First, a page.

More generous. The Job Retention Scheme (JRS) will be replaced by the Job Support Scheme (JSS)  and, as of last Thursday, with enhanced incentives to retain staff. The employer contribution for missing employee hours is down from 33% to 5% with government chipping in 62% of the missing hours. Minimum hours has also fallen to just 20%. It markedly changes the calculus compared to how the scheme was originally conceived. Time will tell on the scale of headcount reduction as the JRS ends and consumer-facing services feel the bite of new restrictions, but this should better limit the fallout.

A global pandemic?  The housing market didn’t get the memo. Prices rose 2.5% y/y in August with the average price of a UK home now £239k, up 3.6% since just before the pandemic struck. And given the index represents completed transactions it doesn’t yet reflect the fillip from the cut to stamp duty. The mini-boom has some room left to run. But it’s not without its risks. Waning momentum in the economy, the expected rise in unemployment, higher mortgage rates and larger deposits required for first-time buyers are all threats.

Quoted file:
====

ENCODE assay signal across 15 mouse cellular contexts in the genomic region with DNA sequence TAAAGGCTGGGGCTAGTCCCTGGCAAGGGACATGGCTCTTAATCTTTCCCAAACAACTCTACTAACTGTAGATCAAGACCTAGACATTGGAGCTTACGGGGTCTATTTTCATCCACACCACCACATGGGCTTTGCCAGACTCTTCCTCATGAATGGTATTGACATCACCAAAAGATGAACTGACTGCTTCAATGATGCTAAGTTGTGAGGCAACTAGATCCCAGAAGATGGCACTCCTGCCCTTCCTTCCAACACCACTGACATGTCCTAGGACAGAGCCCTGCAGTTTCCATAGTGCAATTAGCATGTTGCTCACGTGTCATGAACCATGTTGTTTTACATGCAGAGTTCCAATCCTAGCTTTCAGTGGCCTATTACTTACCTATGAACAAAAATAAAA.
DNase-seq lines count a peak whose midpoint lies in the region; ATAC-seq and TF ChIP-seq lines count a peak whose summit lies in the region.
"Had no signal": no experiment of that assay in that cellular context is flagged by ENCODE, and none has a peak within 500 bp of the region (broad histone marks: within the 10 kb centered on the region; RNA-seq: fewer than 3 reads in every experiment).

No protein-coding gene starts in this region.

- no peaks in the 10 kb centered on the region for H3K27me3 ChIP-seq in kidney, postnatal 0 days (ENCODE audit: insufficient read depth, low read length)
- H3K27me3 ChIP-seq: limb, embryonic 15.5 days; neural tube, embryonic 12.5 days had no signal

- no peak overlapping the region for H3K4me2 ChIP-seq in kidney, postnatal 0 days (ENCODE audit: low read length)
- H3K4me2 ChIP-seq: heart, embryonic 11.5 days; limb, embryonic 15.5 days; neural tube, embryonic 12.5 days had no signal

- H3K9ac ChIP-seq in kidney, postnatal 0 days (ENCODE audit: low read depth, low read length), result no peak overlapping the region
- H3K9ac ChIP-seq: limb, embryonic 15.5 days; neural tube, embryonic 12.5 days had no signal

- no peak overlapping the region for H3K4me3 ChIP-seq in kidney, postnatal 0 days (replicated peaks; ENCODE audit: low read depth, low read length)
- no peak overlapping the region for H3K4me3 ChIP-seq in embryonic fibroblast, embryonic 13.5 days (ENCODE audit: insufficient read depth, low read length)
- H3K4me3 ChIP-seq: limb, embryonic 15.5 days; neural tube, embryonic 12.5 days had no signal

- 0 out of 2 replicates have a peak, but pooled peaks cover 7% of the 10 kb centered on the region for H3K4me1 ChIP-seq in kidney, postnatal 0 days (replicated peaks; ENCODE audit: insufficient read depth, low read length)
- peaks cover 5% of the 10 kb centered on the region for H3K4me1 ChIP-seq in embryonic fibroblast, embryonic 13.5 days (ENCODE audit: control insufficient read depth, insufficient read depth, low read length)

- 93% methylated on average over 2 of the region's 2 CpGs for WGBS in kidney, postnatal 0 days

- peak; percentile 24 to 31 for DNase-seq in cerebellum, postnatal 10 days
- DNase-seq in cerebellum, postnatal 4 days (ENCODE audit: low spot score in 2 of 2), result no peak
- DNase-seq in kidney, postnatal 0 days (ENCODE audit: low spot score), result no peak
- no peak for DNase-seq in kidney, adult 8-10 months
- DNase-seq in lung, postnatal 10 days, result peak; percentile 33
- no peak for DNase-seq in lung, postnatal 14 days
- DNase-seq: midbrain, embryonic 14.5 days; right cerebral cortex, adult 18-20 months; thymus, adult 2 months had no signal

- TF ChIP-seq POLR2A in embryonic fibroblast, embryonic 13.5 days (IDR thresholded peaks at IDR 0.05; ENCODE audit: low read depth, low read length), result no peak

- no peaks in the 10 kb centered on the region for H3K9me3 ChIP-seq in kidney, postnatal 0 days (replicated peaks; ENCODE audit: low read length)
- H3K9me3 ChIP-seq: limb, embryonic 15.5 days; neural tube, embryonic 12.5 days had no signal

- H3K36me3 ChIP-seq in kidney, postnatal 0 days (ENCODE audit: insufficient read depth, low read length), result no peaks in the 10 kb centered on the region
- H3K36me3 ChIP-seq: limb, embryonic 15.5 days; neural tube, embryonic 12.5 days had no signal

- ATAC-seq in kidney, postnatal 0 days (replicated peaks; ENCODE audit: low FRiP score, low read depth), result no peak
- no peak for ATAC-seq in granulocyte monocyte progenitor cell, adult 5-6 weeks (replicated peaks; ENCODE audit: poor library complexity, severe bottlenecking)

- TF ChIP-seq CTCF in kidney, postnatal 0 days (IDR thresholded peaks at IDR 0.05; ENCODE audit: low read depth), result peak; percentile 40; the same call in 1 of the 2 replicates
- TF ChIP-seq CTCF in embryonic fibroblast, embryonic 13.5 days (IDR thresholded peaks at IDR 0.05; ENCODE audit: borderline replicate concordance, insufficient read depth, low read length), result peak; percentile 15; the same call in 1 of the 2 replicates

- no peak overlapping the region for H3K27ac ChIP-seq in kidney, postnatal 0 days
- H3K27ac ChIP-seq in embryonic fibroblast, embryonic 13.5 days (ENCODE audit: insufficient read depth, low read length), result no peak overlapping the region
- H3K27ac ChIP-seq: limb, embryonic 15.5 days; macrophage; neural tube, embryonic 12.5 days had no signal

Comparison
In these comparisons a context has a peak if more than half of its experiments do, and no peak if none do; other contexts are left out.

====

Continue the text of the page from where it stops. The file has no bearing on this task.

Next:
Loans bounce back. The local property market is still trying to process the post-lockdown pent-up demand. Transaction activity picked up markedly in the third quarter most notable within the residential sphere. The latter surged by a whopping 157% q/q to 5,730 transactions. However, this was coming off Q2’s lockdown-induced record low. The non-residential market notched up a 59% q/q rise although both it and residential sales remain over one-fifth below the same quarter a year ago. Research by the PropertyPal website revealed a record quarter (Q3) for local house sales. While this hasn’t filtered into the official HMRC statistics, it suggests a strong Q4 could be in the pipeline.